Central Asian Sunni Islamic Extremism and Its Links to the Gulf

In 1995, Sunni Islamic extremism – of the type usually referred to as
Wahhabism – emerged as a disruptive political force in Chechnya. The dynamics of
this are well understood. So is the fact that spillover from this conflict has touched
the Gulf region, in the form of terrorism as well as unasked-for problems in the
relations between Russia and those Gulf States from which the Islamic extremists
in Chechnya came. Yet the fact that Sunni Islamic extremism in the same way also
has emerged as a political force in Central Asia, and that the extremists there too
maintain links to the Gulf, is often forgotten.
The Gulf States will ignore these links at their peril. The phenomenon of
Islamic extremism in Central Asia, and its links with the Gulf, carries the same, very
real potential as the one in Chechnya to impact upon the security and foreign policy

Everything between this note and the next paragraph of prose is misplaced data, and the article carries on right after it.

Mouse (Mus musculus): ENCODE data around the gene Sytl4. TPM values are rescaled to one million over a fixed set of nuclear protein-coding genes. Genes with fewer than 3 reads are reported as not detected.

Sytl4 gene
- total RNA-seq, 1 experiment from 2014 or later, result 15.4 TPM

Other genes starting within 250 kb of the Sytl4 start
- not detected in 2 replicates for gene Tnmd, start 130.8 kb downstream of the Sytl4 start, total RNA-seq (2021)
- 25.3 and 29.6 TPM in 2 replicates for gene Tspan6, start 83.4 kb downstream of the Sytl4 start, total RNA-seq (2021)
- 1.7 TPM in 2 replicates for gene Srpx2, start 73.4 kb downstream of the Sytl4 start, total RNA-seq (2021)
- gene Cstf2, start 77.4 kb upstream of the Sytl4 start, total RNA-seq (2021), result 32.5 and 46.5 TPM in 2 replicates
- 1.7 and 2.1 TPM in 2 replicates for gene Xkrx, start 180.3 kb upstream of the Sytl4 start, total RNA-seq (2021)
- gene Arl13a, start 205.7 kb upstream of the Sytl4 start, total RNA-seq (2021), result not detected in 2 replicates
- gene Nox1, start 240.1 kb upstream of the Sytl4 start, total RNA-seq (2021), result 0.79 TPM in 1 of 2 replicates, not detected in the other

relationships of the Gulf States, and not only with Central Asia but Russia, Europe,
and the rest of the world as well. If anything, the extremist links between the Gulf
and Central Asia are stronger, and go back further in time, than any links with
extremists in Chechnya. So far, the real impact has been minor, yet the potential for
further disruptions is significant.
This study aims to assess the importance of the links between the Gulf and
Central Asian extremism, as well as to evaluate the kind of impact that these links
might cause on the foreign and domestic policies of the Gulf States. …

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